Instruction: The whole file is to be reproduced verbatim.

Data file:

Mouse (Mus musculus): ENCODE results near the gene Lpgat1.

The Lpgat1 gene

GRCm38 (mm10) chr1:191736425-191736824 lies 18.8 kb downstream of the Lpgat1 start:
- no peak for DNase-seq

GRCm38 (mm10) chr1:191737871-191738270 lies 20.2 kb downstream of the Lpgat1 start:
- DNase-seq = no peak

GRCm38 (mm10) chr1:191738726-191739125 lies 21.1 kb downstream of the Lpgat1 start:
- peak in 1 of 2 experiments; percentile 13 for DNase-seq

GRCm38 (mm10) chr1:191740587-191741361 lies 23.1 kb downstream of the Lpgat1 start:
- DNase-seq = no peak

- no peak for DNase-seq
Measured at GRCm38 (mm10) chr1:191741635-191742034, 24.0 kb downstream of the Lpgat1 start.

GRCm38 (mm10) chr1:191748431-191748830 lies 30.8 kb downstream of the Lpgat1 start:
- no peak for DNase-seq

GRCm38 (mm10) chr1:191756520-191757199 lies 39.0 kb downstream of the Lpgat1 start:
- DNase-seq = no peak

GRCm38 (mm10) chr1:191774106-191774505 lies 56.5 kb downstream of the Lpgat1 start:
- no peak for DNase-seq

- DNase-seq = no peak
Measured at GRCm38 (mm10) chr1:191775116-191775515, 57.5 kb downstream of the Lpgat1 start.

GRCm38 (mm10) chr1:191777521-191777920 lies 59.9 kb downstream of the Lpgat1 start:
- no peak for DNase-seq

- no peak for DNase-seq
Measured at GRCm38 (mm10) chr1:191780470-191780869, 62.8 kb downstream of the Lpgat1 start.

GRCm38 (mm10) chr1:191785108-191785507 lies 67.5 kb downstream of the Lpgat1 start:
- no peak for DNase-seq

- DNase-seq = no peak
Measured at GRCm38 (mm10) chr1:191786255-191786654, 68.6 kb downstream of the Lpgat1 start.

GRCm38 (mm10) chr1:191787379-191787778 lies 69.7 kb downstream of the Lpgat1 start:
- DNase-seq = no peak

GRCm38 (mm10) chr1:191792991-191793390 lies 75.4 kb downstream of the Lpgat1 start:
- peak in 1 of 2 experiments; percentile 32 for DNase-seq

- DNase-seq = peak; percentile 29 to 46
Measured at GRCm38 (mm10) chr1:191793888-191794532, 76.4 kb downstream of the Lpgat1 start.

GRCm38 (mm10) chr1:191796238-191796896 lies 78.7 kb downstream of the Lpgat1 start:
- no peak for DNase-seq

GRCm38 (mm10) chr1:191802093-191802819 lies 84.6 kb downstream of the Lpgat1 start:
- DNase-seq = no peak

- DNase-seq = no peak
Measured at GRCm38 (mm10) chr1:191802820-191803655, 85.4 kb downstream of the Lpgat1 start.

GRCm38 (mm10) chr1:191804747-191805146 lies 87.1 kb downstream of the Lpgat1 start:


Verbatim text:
Mouse (Mus musculus): ENCODE results near the gene Lpgat1.

The Lpgat1 gene

GRCm38 (mm10) chr1:191736425-191736824 lies 18.8 kb downstream of the Lpgat1 start:
- no peak for DNase-seq

GRCm38 (mm10) chr1:191737871-191738270 lies 20.2 kb downstream of the Lpgat1 start:
- DNase-seq = no peak

GRCm38 (mm10) chr1:191738726-191739125 lies 21.1 kb downstream of the Lpgat1 start:
- peak in 1 of 2 experiments; percentile 13 for DNase-seq

GRCm38 (mm10) chr1:191740587-191741361 lies 23.1 kb downstream of the Lpgat1 start:
- DNase-seq = no peak

- no peak for DNase-seq
Measured at GRCm38 (mm10) chr1:191741635-191742034, 24.0 kb downstream of the Lpgat1 start.

GRCm38 (mm10) chr1:191748431-191748830 lies 30.8 kb downstream of the Lpgat1 start:
- no peak for DNase-seq

GRCm38 (mm10) chr1:191756520-191757199 lies 39.0 kb downstream of the Lpgat1 start:
- DNase-seq = no peak

GRCm38 (mm10) chr1:191774106-191774505 lies 56.5 kb downstream of the Lpgat1 start:
- no peak for DNase-seq

- DNase-seq = no peak
Measured at GRCm38 (mm10) chr1:191775116-191775515, 57.5 kb downstream of the Lpgat1 start.

GRCm38 (mm10) chr1:191777521-191777920 lies 59.9 kb downstream of the Lpgat1 start:
- no peak for DNase-seq

- no peak for DNase-seq
Measured at GRCm38 (mm10) chr1:191780470-191780869, 62.8 kb downstream of the Lpgat1 start.

GRCm38 (mm10) chr1:191785108-191785507 lies 67.5 kb downstream of the Lpgat1 start:
- no peak for DNase-seq

- DNase-seq = no peak
Measured at GRCm38 (mm10) chr1:191786255-191786654, 68.6 kb downstream of the Lpgat1 start.

GRCm38 (mm10) chr1:191787379-191787778 lies 69.7 kb downstream of the Lpgat1 start:
- DNase-seq = no peak

GRCm38 (mm10) chr1:191792991-191793390 lies 75.4 kb downstream of the Lpgat1 start:
- peak in 1 of 2 experiments; percentile 32 for DNase-seq

- DNase-seq = peak; percentile 29 to 46
Measured at GRCm38 (mm10) chr1:191793888-191794532, 76.4 kb downstream of the Lpgat1 start.

GRCm38 (mm10) chr1:191796238-191796896 lies 78.7 kb downstream of the Lpgat1 start:
- no peak for DNase-seq

GRCm38 (mm10) chr1:191802093-191802819 lies 84.6 kb downstream of the Lpgat1 start:
- DNase-seq = no peak

- DNase-seq = no peak
Measured at GRCm38 (mm10) chr1:191802820-191803655, 85.4 kb downstream of the Lpgat1 start.

GRCm38 (mm10) chr1:191804747-191805146 lies 87.1 kb downstream of the Lpgat1 start: